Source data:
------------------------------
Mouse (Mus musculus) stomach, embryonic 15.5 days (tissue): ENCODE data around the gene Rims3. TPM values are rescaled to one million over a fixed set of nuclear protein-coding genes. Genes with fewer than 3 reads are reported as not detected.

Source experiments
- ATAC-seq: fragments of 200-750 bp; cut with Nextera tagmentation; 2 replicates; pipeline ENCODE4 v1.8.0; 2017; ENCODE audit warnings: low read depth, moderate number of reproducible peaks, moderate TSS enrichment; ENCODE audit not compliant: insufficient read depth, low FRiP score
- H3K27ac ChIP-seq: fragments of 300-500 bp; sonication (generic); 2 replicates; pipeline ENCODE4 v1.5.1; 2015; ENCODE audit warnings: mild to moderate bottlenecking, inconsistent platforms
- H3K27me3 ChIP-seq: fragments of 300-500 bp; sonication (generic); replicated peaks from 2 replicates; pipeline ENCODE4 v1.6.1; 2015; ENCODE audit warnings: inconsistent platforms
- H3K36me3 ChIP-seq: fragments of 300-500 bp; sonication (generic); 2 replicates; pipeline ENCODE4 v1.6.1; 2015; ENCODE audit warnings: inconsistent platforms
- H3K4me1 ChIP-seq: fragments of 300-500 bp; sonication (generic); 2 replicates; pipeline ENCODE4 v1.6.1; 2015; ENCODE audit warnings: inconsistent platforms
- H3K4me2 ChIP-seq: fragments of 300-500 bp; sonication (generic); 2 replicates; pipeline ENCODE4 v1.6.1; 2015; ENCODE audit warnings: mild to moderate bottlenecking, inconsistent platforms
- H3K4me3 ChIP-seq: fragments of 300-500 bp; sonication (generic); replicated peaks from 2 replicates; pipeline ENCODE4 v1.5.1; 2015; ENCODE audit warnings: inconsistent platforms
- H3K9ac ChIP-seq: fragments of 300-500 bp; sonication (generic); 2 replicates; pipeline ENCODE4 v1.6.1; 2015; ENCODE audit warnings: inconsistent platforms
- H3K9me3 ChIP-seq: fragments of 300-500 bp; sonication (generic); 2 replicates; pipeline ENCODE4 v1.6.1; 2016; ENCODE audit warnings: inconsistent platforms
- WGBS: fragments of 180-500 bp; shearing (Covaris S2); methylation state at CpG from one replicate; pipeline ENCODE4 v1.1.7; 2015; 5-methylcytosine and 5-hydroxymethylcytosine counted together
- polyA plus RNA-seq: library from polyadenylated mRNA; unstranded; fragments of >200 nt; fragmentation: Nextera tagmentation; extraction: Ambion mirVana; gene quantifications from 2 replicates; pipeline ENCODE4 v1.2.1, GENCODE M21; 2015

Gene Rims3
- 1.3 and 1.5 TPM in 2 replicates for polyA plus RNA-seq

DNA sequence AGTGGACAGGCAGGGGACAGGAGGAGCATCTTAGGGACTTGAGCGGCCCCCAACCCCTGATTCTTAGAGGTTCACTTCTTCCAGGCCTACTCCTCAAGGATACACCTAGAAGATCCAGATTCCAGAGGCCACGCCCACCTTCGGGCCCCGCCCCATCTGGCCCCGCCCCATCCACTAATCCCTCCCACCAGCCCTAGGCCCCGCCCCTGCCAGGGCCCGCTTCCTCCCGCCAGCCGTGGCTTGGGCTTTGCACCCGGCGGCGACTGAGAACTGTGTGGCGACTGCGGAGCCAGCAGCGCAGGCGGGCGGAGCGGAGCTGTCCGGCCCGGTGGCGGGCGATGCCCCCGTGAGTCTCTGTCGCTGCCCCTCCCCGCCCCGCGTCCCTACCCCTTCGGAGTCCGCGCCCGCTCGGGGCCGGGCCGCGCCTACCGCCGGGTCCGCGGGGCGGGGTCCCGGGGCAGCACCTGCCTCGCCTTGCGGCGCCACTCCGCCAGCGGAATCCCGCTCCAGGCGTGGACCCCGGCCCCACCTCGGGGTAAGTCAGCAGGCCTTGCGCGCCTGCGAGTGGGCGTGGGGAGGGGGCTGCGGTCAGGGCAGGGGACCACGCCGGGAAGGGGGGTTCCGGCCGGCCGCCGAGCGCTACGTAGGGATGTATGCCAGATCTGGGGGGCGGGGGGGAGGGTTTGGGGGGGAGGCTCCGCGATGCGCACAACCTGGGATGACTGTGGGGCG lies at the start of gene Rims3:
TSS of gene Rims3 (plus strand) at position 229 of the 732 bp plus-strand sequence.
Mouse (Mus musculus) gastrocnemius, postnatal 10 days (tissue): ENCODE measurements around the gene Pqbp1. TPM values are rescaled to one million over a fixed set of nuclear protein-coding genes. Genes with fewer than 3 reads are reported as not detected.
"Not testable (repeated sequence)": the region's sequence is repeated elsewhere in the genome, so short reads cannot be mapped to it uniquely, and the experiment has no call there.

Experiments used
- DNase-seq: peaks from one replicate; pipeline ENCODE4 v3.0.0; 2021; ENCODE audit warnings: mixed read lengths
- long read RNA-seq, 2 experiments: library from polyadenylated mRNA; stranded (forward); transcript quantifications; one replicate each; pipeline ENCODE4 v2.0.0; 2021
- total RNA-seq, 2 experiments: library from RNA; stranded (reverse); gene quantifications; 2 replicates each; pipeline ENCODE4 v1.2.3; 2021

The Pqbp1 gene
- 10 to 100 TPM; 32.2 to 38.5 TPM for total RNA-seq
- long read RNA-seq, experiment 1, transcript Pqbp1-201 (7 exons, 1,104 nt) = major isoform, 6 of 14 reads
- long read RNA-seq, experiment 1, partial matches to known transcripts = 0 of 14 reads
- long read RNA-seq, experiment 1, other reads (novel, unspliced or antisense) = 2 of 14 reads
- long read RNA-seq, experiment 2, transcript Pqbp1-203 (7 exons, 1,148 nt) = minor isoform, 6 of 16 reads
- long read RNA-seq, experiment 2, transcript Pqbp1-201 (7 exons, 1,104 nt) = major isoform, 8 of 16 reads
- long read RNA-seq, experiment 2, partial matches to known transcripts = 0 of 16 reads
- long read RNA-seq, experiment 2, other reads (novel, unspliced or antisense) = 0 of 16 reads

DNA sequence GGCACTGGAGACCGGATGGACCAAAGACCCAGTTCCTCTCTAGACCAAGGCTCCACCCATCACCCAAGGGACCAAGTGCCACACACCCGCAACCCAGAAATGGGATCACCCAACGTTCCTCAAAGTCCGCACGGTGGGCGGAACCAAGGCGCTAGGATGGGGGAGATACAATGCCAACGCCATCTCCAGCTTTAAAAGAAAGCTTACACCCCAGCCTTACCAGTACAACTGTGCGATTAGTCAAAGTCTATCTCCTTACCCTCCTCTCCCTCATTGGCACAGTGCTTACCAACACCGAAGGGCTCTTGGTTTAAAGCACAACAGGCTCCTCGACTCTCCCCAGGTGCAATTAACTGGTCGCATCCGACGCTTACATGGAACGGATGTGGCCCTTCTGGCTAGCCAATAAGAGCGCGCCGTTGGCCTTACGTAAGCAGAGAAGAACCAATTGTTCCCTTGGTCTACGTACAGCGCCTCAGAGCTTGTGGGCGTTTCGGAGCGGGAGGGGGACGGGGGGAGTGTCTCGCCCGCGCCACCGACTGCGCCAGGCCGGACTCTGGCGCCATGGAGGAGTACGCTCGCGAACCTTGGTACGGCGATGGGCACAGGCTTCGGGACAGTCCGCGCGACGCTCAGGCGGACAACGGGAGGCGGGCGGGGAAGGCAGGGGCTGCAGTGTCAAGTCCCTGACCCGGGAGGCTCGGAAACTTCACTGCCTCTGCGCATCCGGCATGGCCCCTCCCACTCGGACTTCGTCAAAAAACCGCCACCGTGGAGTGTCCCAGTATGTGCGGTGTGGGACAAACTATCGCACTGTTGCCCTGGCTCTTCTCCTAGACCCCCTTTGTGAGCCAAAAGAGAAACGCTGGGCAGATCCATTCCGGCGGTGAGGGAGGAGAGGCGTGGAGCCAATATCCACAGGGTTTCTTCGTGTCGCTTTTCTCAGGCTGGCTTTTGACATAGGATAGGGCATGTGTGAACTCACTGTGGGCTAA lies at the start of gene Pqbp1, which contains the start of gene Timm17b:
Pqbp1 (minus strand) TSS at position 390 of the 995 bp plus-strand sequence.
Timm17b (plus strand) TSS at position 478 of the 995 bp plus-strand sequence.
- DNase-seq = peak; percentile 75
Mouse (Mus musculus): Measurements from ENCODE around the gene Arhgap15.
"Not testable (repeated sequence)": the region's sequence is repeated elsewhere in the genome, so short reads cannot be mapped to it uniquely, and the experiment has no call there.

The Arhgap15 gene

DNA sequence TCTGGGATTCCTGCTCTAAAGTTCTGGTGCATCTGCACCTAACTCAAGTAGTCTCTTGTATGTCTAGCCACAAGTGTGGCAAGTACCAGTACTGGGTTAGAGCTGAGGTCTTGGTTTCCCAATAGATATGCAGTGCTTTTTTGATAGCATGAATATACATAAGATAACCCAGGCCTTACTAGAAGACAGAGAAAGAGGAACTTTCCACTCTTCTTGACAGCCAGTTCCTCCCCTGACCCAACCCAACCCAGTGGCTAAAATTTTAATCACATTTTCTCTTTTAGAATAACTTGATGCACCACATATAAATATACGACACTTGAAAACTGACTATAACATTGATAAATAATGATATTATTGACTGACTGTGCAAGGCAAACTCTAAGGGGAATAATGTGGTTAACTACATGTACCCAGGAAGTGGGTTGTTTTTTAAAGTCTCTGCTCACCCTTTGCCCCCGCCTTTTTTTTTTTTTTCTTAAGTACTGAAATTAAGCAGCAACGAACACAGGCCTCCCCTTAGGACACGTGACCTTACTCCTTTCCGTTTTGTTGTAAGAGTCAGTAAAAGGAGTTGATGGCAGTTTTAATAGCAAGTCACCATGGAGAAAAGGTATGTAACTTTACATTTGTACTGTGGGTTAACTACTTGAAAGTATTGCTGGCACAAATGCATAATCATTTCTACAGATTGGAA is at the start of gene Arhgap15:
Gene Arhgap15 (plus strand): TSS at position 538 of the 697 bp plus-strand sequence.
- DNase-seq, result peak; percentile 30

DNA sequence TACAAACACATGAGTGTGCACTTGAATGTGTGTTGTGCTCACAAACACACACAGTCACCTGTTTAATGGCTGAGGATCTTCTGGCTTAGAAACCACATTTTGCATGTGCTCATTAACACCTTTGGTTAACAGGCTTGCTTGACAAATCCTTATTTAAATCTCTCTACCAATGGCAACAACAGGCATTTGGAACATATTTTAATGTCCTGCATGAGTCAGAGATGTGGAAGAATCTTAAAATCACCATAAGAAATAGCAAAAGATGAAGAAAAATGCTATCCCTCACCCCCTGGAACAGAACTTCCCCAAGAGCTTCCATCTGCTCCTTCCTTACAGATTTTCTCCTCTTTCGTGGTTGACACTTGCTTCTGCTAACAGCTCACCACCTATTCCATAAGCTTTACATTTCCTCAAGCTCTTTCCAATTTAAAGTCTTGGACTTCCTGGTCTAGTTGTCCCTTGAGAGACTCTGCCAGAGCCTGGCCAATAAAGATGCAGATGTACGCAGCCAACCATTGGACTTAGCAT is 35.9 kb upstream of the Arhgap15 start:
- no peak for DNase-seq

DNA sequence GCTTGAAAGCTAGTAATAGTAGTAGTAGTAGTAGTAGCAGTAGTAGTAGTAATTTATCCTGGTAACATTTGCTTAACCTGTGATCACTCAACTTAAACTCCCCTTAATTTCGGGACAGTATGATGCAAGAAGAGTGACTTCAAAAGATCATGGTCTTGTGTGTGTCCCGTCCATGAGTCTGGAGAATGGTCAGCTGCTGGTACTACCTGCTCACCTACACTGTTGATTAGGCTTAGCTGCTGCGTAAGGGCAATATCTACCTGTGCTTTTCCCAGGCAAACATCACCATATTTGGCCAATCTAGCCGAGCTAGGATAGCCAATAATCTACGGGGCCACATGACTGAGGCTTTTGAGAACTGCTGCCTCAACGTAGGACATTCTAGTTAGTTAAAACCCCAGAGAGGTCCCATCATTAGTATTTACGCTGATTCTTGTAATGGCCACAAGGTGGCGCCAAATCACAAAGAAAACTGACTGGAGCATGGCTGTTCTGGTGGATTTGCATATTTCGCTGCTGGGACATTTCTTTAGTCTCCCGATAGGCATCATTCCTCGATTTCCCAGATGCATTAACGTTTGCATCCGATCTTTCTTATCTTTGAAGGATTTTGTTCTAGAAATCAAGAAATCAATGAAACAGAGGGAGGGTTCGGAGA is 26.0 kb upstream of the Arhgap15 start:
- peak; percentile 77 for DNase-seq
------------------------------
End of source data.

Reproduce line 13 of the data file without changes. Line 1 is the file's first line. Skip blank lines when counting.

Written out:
- polyA plus RNA-seq: library from polyadenylated mRNA; unstranded; fragments of >200 nt; fragmentation: Nextera tagmentation; extraction: Ambion mirVana; gene quantifications from 2 replicates; pipeline ENCODE4 v1.2.1, GENCODE M21; 2015